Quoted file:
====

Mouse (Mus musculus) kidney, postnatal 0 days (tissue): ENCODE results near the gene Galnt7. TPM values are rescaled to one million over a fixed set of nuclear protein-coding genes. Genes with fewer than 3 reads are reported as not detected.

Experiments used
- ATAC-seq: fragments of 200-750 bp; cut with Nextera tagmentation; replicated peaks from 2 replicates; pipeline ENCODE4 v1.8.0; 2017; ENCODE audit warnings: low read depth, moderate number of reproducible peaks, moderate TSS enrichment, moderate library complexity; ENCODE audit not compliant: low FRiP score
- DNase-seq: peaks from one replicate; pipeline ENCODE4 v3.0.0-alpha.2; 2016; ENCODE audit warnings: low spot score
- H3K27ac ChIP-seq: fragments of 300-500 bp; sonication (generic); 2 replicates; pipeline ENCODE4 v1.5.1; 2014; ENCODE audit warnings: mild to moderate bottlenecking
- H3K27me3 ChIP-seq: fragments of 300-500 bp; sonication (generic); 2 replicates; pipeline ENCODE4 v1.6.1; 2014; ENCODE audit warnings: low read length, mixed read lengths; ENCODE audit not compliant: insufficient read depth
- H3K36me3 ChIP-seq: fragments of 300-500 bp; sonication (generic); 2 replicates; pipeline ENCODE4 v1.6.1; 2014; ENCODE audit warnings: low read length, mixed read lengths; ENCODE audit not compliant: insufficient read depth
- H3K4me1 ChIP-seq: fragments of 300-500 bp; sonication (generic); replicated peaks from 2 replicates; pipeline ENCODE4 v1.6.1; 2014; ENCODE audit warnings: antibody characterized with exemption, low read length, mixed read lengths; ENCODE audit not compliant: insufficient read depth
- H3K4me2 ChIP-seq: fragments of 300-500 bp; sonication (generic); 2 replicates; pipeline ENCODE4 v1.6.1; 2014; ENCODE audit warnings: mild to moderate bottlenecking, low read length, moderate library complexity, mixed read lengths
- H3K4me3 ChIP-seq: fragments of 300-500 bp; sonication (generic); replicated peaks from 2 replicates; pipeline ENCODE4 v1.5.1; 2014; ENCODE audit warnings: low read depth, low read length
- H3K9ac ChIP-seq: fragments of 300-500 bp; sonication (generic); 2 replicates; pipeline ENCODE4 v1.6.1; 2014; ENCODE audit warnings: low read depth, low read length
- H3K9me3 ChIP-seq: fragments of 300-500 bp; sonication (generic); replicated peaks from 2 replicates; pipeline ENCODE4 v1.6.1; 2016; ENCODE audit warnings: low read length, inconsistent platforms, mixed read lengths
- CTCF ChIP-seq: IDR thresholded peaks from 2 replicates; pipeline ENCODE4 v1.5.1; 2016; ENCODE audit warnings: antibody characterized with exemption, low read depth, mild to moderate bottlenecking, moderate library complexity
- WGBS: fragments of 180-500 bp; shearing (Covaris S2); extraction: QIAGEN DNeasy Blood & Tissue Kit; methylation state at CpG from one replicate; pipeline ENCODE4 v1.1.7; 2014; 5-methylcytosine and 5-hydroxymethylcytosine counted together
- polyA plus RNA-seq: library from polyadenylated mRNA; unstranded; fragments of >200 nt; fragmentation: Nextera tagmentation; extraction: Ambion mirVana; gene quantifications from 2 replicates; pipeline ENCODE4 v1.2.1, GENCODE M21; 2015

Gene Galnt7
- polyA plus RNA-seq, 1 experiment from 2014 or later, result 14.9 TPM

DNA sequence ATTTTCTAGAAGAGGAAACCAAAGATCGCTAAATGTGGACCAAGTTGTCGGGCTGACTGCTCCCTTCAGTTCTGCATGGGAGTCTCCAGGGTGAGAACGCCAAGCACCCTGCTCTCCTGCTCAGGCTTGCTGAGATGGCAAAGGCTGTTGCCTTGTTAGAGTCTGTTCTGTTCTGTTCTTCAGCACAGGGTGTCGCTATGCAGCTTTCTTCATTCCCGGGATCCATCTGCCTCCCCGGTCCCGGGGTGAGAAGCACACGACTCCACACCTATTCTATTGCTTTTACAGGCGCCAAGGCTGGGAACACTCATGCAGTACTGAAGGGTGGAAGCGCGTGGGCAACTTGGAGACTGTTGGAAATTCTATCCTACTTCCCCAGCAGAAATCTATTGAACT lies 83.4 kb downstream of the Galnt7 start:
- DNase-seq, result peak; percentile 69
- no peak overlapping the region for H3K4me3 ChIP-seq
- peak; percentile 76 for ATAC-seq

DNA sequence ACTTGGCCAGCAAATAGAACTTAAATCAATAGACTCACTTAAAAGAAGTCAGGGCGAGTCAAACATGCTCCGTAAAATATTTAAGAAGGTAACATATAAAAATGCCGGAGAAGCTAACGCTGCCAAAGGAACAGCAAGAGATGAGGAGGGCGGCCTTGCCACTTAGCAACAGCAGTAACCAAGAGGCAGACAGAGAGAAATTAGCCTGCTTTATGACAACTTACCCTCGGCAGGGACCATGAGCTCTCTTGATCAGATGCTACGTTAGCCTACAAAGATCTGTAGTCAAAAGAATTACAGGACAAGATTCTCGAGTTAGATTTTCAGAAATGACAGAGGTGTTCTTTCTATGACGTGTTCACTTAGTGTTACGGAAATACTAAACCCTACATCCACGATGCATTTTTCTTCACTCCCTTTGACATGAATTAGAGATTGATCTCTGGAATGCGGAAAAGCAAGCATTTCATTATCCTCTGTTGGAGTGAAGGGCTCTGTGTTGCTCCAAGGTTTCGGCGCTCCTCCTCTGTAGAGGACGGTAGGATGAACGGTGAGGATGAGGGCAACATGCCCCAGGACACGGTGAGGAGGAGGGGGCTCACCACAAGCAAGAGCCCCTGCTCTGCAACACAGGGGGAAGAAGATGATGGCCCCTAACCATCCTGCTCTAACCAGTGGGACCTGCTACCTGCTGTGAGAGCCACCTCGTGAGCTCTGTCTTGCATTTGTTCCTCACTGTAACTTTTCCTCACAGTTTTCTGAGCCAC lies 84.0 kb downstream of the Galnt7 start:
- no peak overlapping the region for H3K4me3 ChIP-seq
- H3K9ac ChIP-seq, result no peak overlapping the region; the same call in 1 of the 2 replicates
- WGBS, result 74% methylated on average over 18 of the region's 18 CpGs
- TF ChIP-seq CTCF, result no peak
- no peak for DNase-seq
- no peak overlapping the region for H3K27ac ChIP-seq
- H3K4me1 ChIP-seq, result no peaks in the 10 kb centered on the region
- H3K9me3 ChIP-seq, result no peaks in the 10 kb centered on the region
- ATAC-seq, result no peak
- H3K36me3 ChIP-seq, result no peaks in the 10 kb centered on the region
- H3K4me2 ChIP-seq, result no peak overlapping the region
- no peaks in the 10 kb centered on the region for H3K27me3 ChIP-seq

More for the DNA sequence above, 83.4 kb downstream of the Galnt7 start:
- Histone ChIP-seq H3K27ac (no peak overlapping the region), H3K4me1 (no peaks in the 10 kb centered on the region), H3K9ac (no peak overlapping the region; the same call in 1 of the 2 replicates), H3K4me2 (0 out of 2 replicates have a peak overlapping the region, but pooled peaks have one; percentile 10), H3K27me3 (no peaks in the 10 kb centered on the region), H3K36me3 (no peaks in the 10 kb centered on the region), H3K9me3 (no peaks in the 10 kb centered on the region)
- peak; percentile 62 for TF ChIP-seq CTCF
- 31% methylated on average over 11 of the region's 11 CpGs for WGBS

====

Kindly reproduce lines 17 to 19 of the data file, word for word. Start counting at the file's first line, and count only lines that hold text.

- polyA plus RNA-seq, 1 experiment from 2014 or later, result 14.9 TPM

DNA sequence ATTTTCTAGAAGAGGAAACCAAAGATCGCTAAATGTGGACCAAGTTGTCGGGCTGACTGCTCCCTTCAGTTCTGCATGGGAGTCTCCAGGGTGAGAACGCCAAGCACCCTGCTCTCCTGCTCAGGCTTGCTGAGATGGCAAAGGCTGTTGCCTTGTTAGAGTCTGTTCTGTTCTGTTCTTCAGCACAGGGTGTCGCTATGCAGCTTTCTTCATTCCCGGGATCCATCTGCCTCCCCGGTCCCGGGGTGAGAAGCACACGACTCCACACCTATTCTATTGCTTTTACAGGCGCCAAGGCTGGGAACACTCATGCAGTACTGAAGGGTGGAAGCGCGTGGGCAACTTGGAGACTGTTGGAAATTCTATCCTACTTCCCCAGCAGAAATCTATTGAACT lies 83.4 kb downstream of the Galnt7 start:
- DNase-seq, result peak; percentile 69